The building at 1021 Main Street (left) burned today and may have to be torn down after $100,000 worth o damage was done. The fire did not spread to the adjoining 1051 Main Street (right). I took a picture last summer, more for the retro looking salon sign that for doing a building history. Now that it may soon be gone I thought I would take a look back at its history.
Place: 1051 - 1053 Main Street (Map)
Built: 1890s & 1908 ?
December 15, 1905, Manitoba Free Press
Strangers' Rest was created by Finnish-born Breeta Sherbinin who moved to Winnipeg in 1904 with her husband and six children, most of whom were now adults. She was shocked when she saw the squalid conditions that newcomers faced in the North End and based the mission on one she had seen in England.
Husband Michael was a Russian-born scholar, writer and cleric. He and Breeta married in 1885 and travelled the world together. In 1901 the family arrived in the Dukhobor settlements of Saskatchewan where he taught school. In 1904 it was on to Winnipeg for a new post as a Ruthenian professor at Manitoba College.
December 30, 1905, Manitoba Free Press
Though the mission was small, Mrs. Sherbinin's hard work made it stand out. Most unique was the respect she showed her clients. Their native cultures were celebrated at the mission. Both she and her husband were multilingual and able to speak to many of them in their own language. Mrs. Sabourin also gave lectures to local women's groups and art societies on the culture of the newcomers in an attempt tocreate a better understanding.
Soon, Strangers' Rest had a roster of volunteers, all women, that ran across ethnic, class and religious lines.
In 1908 the mission either purchased or had built the taller building at 1053 Main. In June a dedication ceremony was held and after a break for the summer months, Mrs. Sherbinin returned ready for the increased workload that came with the larger premises A Free Press article of September 25, 1908 noted:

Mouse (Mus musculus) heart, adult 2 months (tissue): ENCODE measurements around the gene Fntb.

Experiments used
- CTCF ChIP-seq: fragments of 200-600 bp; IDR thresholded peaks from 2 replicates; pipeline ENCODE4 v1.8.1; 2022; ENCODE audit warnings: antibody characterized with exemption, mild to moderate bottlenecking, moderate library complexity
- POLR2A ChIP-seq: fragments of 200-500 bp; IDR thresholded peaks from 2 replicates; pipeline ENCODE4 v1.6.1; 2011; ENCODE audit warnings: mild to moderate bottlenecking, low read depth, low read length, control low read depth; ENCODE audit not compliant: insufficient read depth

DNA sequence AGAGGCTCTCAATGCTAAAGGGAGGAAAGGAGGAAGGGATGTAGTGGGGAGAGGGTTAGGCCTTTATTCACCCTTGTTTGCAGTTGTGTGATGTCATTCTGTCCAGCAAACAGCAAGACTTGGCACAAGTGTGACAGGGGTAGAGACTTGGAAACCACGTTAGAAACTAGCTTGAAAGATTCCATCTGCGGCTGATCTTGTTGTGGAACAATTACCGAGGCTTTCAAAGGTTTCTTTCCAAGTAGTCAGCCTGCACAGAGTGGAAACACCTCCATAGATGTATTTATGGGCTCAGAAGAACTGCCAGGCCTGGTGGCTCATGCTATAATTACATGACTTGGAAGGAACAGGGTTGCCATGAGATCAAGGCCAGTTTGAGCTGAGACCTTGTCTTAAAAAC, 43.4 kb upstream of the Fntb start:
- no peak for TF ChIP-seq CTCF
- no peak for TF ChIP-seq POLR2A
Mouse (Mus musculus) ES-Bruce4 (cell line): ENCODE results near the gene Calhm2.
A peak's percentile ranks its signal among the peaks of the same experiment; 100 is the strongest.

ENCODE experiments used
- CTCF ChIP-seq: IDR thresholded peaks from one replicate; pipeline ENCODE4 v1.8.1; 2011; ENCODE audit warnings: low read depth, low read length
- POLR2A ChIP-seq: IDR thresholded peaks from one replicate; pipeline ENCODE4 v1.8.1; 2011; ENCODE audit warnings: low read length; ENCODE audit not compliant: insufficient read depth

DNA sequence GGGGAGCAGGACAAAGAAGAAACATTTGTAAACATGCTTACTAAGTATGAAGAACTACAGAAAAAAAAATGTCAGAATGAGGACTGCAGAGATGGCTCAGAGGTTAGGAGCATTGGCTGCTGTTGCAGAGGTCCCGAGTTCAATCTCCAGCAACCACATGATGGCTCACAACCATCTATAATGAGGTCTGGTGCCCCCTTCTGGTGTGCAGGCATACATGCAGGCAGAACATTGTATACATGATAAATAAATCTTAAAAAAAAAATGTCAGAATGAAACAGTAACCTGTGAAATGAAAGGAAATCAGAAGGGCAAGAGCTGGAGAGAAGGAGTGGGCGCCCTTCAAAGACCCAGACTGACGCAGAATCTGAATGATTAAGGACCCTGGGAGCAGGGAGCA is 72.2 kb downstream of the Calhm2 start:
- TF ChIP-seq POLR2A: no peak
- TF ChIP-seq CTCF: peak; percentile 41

The Strangers' Rest has been removed from its former location, a small frame building, to a larger one of brick one door farther north, on the same side of Main Street near Burrows Avenue.
March 1967, Winnipeg Free Press
Since that time a variety of small shops and services have called these two buildings home.
Number 1051, the shorter building, was likely rebuilt at some point as it is doubtful that what is there now is the remnant of an 1890s house. I couldn't find a record of new construction in local newspapers.
In 1912 Charlie Lung's Chinese laundry set up in 1912 and stayed until the early 1940s. Purity Bread relocated there in the late 1960s until they went bankrupt in 1977.
In case you're wondering about that retro looking Mainwood Beauty Salon sign, they did not set up at this location until the 1980s. Nettie Johnston's shop does date back to around 1948 but was originally located a block further north at 1122 Main, at Redwood of course !
The two-storey building at 1053 Main Street housed Edward Bibby's confectionery and cafe, which relocated from Logan Avenue in the 1920s and lasted until 1951. Bibby served with the Canadian Expeditionary Force (CEF) in World War I and was a member of the Disabled Veterans' Association.
After that it was home to Master Music Studios (instrument sales and lessons) through the 1950s and a welding supply shop in the 60s. Its run as assorted pizza restaurants started in the 1980s.
In recent years the building has been empty. It was recently on the market listed at $285,000.
For fire photos.